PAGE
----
She’s not just a talented wave-rider. Ricochet the golden retriever is also majorly philanthropic, and she helps veterans and children with special needs learn to surf.
A surfing dog wearing a colorful life jacket isn’t something you see every day, but for this compassionate golden retriever, it’s just another day on the job.
People around the world have fallen in love with Ricochet the surfing dog—who appeared in Coastal Living’s June 2016 issue—and for good reason: She’s a dog who surfs … for charity.
Ricochet has been surfing since she was just eight weeks old, but she uses her incredible gift for good. As a surf therapy dog, a so-called “SURFice Dog,” Ricochet works with groups like children with special needs and veterans by helping them learn to surf, among other activities. She has been featured in countless articles, and she uses her fame to spread awareness for many different causes. But Ricochet also uses her ability to help others directly.
Ricochet found her calling as a surf therapy dog seemingly by accident, though. She was originally trained to be a more traditional service dog for someone with a disability, but when she was still in training, she lost interest and motivation and was released from her role as a service dog. She eventually made it clear that surfing was her calling, and she and Fridono worked together to find a new path for her—one that would ultimately still allow her to help people.
Her latest campaign is Waves of Empowerment, an initiative that brings people together and helps them help each other.
“When you help someone else, you’re really helping yourself,” said Judy Fridono, Ricochet’s owner. “It’s healing for everyone.”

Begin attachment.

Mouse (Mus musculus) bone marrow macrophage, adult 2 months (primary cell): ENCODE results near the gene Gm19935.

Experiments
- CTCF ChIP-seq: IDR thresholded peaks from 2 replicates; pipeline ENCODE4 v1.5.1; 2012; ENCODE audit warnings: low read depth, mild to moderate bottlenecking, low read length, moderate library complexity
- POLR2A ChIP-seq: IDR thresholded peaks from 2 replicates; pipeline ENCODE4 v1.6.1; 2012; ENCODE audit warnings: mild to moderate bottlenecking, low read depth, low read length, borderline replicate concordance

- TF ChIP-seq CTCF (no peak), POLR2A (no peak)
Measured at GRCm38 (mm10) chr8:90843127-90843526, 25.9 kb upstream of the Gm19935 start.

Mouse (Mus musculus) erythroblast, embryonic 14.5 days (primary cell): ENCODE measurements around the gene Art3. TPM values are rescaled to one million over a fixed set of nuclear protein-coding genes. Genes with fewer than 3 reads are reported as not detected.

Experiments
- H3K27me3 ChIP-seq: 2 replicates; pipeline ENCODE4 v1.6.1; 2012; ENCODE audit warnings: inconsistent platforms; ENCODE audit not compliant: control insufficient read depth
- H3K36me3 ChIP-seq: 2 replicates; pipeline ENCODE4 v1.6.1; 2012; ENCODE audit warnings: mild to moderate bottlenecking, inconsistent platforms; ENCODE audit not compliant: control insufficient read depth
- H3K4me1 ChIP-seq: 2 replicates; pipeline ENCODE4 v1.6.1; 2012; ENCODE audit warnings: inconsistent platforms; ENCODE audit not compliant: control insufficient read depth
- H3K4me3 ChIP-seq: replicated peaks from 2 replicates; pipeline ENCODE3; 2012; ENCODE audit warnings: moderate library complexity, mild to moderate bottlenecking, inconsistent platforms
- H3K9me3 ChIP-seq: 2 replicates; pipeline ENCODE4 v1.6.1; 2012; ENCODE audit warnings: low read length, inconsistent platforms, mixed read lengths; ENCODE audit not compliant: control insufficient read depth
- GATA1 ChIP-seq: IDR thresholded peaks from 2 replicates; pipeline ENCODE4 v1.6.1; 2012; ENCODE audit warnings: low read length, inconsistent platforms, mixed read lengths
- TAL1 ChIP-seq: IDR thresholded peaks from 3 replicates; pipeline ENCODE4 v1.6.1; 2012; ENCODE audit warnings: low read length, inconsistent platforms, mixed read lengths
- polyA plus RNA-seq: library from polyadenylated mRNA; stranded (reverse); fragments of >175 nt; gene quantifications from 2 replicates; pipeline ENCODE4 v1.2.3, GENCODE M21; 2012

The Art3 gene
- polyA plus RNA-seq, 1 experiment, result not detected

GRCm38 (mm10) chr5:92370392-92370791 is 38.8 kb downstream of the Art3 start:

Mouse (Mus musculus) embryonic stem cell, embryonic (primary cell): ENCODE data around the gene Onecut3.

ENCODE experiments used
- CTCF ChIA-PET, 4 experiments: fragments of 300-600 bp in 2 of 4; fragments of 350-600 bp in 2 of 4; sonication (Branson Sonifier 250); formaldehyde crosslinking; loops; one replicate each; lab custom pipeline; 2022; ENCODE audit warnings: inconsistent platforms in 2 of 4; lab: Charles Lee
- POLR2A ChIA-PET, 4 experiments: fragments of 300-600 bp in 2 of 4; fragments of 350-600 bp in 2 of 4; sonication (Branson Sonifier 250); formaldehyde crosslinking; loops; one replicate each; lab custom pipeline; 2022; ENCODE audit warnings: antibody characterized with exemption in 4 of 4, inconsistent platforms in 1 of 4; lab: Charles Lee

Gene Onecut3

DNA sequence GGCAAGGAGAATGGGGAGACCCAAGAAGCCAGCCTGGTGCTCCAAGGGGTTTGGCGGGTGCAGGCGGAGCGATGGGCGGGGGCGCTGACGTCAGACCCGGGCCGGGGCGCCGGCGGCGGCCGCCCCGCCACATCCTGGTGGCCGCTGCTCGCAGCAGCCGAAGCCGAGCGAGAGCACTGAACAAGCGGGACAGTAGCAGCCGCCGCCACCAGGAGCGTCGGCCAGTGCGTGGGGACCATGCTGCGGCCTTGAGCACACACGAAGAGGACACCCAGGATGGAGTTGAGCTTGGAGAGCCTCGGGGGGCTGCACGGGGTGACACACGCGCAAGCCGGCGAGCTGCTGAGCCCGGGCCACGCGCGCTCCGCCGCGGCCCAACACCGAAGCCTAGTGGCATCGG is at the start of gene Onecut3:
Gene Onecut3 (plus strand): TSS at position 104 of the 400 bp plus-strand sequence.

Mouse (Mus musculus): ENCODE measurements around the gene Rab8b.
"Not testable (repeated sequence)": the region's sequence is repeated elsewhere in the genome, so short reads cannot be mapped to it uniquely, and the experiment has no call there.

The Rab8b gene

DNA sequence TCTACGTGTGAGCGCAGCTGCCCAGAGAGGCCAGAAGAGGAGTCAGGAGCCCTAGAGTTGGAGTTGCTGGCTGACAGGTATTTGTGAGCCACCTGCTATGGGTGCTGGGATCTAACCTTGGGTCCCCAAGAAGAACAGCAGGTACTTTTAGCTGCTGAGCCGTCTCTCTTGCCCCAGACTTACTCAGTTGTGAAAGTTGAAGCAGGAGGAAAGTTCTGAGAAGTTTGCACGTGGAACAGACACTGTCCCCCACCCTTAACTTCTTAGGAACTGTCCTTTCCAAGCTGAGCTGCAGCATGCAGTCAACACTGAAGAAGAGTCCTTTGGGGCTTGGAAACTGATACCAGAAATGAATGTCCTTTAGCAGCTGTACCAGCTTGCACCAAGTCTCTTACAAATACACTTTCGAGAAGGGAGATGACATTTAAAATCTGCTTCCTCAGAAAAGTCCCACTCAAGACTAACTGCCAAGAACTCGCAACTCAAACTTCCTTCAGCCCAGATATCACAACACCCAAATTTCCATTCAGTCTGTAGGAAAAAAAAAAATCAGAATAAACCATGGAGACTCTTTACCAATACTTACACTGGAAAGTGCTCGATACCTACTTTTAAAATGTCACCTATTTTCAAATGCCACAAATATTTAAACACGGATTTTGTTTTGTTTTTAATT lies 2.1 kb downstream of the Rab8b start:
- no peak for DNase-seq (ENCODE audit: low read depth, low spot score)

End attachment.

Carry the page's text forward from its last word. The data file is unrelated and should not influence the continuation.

Waves of Empowerment brings together various populations—right now, it works with children with special needs, people with disabilities, wounded warriors, and veterans with PTSD, though it has grown and changed since the first activity, a surf session, in June 2016.
One Waves of Empowerment program, Wave Warriors, pairs people Ricochet has previously worked with and taught to surf with newcomers. These practiced volunteers then help the newcomer learn to surf, with the help of Ricochet.
Fridono described one surf session in which a young boy with autism was paired with a veteran. The boy had surfed with Ricochet before; the veteran had never surfed at all. Fridono said the boy supported the veteran throughout his surf lesson, helping the veteran feel more comfortable with Ricochet on the surfboard and empowering the boy to help another.
“We’re bringing them together to help each other,” Fridono said.
Dogs facilitate all these interactions, which occur during activities such as SUP and outdoor games, in addition to surfing. The dogs serve as facilitators, helping participants be comfortable with each other and preparing them to help someone else down the road.
“It’s such a healing, nurturing environment,” Fridono said. “We give them an opportunity to give back to the community,” she added.
And this is just the latest on Ricochet’s long list of charitable efforts. Now nine years old, she has been involved in dozens of campaigns and causes. You can read about them all on her website, SurfDogRicochet.com.
“Ricochet takes her work very seriously. She’s very serious on the surfboard,” Fridono said.
Photos: Robert Ochoa/PawMazing.com (2); Dale Porter/KillerImage.com